LOUIS RENÉ BERES (Ph.D., Princeton, 1971) is Emeritus Professor of International Law at Purdue. His twelfth and most recent book is Surviving Amid Chaos: Israel's Nuclear Strategy (2016) (2nd ed., 2018) https://paw.princeton.edu/new-books/surviving-amid-chaos-israel%E2%80%99s-nuclear-strategy Some of his principal strategic writings have appeared in Harvard National Security Journal (Harvard Law School); International Security (Harvard University); Yale Global Online (Yale University); Oxford University Press (Oxford University); Oxford Yearbook of International Law (Oxford University Press); Parameters: Journal of the US Army War College (Pentagon); Special Warfare (Pentagon); Modern War Institute (Pentagon); The War Room (Pentagon); World Politics (Princeton); INSS (The Institute for National Security Studies)(Tel Aviv); Israel Defense (Tel Aviv); BESA Perspectives (Israel); International Journal of Intelligence and Counterintelligence; The Atlantic; The New York Times and the Bulletin of the Atomic Scientists.

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Weakness or calculation? How the pandemic undermined the US world leadership

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Anyone watching the numerous doomsday movies, happily churned out by Hollywood, will see American doctors saving the planet from space-borne viruses and the plague epidemic that turn people into zombies. However, the very first serious test in a decade has shown that the US healthcare system is actually inferior even to the Russian one, created during the Cold War years. And this despite the fact, that for the past 30 years, the Russian medical system has been suffering from “optimizations,” cuts and underfunding. Moreover, while the Kremlin, even for propaganda reasons, has managed to provide real assistance to a number of European countries, and has been the first to launch a vaccine on the market, Washington’s actions can be regarded as a sign of weakness, and a very dangerous one to its allies at that.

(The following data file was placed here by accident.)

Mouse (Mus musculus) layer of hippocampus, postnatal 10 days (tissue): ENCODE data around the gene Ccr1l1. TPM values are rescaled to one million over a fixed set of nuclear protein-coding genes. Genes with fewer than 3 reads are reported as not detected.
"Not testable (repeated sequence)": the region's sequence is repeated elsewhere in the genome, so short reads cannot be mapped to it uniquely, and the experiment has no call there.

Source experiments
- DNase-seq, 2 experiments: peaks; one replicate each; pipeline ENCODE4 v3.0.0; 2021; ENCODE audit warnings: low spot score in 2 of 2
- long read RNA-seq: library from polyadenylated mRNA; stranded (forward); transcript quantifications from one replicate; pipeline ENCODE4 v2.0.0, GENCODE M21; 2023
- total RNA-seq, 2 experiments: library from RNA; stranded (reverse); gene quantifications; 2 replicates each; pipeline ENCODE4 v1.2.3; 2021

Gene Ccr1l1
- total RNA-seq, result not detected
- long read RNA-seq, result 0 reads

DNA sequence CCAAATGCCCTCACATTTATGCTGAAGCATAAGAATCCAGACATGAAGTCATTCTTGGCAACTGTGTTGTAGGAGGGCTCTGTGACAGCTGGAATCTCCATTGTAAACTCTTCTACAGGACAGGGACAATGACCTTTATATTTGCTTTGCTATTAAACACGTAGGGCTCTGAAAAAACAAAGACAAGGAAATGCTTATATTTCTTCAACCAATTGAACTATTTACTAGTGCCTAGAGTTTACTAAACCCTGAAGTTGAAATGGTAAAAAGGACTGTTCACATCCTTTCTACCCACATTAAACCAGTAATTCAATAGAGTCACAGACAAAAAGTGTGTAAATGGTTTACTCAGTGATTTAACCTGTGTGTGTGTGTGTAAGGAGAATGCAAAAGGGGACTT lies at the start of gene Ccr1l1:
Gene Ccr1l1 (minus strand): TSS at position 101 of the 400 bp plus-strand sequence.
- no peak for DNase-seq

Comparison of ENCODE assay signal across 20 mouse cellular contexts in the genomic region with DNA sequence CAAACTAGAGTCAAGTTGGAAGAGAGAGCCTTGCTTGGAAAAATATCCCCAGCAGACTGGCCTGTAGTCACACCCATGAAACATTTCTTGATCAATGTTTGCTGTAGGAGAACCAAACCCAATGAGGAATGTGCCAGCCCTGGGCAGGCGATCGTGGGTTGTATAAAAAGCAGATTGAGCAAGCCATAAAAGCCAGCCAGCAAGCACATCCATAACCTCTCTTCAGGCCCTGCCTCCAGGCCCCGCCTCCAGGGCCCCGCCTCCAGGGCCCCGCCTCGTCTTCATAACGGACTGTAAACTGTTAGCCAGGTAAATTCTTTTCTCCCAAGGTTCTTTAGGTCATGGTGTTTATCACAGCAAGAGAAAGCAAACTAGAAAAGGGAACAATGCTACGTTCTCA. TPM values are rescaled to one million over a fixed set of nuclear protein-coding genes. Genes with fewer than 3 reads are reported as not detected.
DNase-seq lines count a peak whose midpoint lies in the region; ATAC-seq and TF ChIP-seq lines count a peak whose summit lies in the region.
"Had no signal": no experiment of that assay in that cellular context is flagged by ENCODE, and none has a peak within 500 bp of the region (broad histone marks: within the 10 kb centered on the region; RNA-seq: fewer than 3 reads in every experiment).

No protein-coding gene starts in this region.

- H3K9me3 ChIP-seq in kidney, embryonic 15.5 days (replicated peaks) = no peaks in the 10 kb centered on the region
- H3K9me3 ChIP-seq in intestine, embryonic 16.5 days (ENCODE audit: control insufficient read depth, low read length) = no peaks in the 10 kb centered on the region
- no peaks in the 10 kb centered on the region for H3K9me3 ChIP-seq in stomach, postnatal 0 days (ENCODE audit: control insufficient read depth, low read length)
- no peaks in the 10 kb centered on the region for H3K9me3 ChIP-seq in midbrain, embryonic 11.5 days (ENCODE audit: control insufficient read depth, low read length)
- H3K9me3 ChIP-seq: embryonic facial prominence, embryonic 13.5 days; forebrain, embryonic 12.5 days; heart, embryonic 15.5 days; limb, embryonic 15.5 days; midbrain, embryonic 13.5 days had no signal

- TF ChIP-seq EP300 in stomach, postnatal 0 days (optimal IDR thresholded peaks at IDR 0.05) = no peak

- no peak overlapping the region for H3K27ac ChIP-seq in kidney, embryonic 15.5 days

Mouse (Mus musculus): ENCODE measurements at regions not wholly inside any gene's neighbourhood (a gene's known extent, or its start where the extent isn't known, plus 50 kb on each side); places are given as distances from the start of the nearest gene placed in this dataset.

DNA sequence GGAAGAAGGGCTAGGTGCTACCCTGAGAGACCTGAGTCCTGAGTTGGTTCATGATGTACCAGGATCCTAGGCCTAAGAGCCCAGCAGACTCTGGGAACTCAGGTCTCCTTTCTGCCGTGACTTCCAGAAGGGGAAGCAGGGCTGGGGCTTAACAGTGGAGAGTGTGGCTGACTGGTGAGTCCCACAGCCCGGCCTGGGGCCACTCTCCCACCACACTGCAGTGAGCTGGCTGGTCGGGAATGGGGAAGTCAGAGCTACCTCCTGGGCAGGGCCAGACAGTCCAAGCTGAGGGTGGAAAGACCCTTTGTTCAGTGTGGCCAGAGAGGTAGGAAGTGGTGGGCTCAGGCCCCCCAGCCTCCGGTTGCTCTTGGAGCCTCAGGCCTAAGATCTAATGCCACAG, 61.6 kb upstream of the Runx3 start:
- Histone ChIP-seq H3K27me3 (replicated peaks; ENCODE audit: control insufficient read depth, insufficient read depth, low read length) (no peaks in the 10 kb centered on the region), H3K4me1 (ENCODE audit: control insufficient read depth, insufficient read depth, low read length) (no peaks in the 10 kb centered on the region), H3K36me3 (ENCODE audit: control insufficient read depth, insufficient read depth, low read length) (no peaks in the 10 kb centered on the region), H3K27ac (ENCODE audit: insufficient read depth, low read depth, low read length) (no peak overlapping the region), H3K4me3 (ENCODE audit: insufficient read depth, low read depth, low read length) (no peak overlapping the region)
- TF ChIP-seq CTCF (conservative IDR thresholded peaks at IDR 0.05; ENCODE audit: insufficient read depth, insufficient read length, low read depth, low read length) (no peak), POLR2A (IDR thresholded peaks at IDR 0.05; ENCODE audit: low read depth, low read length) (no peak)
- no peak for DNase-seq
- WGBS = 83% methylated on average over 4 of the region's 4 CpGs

More than a year after the start of the global lockdown, we can already sum up the initial results, which look disappointing to Washington. The US healthcare system has collapsed under the pressure, thus laying bare the country’s inability to bring the outbreak of a less-than-deadly disease under control. As for Russia, despite its lack of America’s vast resources, it still managed to win the vaccine race and become the first to come up with a viable antidote.

More importantly, Moscow has also come out on top in the information “war” with the West, with its Sputnik V vaccine proving to have far fewer side effects than its Pfizer and Moderna counterparts. Therefore, the US and British lobbying of their own vaccines, and their attempts to close the European market for the Russian vaccine look unethical, to say the least, all the more so amid numerous European media reports about people having  died from side effects after being inoculated with Western vaccines. At the same time, there are simply no reports about similar complications caused by the Russian vaccine, even though the European Commission and Brussels have been keeping a close eye on the effects of its use in European countries, including Serbia and Hungary, which have already taken the first deliveries of the Sputnik V vaccine.